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Re: About Thaddeus Hajek
Many thanks to Rafal for his interesting (at least to me)
> [...] Hajek corresponded with many
> scientists throughout Europe and was responsible for
> bringing Tycho Brache and later Kepler to Prague
> (his correspondence with Brache is published).
My heroes :-)
Hajek was a close friend of Tycho. In fact I think
they first met at the coronation ceremony of Rudolf II.
But Tycho was not always happy with Hajek. Tycho's great
nemesis, the supposed charlatan Reymers a.k.a. 'Ursus' was
made court matematician by Hajek much to Tycho's chagrin.
> Of special interest in the context of VMs is
> his translation of the herbal by Andrew Mathiol
> (I am not sure of the original name), with
> illustrations of plants.
Pier Andrea Mattioli. We have to beware of a red herring
here. Mattioli has been brought in connection with the
VMs because someone read his name in a marginal note
on f17r of the VMs, but this cannot be corroborated.
I must admit that I am a bit confused about the Mattioli/
Hajek connnection. To my understanding, the herbal in
question is essentially Dioscorides', but it deserves
special interest since it was written not in Latin but
in the vernacular (in this case Czech). Now whether
Hajek or Mattioli was responsible for the Czech version
in unclear to me. I have also seen a reference to Hajek
as a student of Mattioli...
> Finally - and interestingly for VMs - there is a short
> statement in _Ottuv slovnik naucny_ that "besides his work,
> Hajek eagerly collected manuscripts, especially those
> by Copernicus".
> One of the craters of the Moon is named after him in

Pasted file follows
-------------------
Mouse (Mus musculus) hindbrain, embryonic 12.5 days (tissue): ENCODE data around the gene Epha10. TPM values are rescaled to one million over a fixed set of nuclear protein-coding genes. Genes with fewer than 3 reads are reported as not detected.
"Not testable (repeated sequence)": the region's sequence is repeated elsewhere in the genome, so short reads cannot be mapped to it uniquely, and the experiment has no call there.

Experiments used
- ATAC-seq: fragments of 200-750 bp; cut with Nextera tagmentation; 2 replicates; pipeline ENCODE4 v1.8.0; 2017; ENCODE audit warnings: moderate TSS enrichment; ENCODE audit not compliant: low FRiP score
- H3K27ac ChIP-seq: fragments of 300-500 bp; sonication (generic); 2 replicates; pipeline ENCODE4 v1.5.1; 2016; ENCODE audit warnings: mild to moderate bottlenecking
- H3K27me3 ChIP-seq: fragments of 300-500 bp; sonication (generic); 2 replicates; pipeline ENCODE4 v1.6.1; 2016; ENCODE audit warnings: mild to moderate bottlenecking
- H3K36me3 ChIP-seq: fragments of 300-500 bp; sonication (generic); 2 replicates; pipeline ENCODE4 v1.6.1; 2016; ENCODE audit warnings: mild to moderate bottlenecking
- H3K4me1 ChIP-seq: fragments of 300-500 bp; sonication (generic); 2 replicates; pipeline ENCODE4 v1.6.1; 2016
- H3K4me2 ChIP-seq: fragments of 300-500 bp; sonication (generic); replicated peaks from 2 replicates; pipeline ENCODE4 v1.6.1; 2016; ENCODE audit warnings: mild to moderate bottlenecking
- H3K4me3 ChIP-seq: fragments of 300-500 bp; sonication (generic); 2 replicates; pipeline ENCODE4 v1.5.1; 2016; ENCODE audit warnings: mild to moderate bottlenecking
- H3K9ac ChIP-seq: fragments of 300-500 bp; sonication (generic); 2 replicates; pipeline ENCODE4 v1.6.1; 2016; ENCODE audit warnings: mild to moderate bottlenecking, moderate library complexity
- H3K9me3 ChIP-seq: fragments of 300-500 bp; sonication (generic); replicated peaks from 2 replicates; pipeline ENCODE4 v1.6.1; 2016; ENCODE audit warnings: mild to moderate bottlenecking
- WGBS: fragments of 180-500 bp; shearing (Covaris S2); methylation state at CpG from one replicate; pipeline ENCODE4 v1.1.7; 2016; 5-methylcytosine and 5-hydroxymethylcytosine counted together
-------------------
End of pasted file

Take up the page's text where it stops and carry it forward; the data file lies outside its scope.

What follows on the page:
> recognition of his astronomical discoveries.
I like it! Other lunar craters are Kircher and Marci.
I think there's also an asteroid called Marci (not too
sure though). And a crater on Venus is called Voynich.
> In 1584, when Dee and Kelley arrived in Prague, Tadeas Hajek
> was already almost 60 - a great age at that time - and
> of European fame.
> It is certainly doubtful he would have produced VMs
> himself - but he may have picked it up as a collector.
> Stronger arguments are needed, however, as just the facts
> that he was a famous astronomer and astrologer, and
> that he translated a herbal is too slim foundation
> to build on.
There is no doubt that Hajek was a bonafide scientist.
However, in his position at Rudolf's court he inevitably
was in contact with the best scientists and the most
shameless charlatans and everything in between. His
personal interests overlap to a large extent with the
subject matter of the VMs.
Taking these two things together, I think it is reasonable
to assume that if the VMs was at Rudolf's court prior to
1600 he *must* have seen it. And he may have mentioned it
in his writings...
If the VMs only appeared in Prague after 1600, then a
lot of theories have to be revised.
Rafal, I assume that you're Polish and can therefore read
Czech. Have you seen the three books by Ivan Svitak about
Dee, Kelly and Westonia?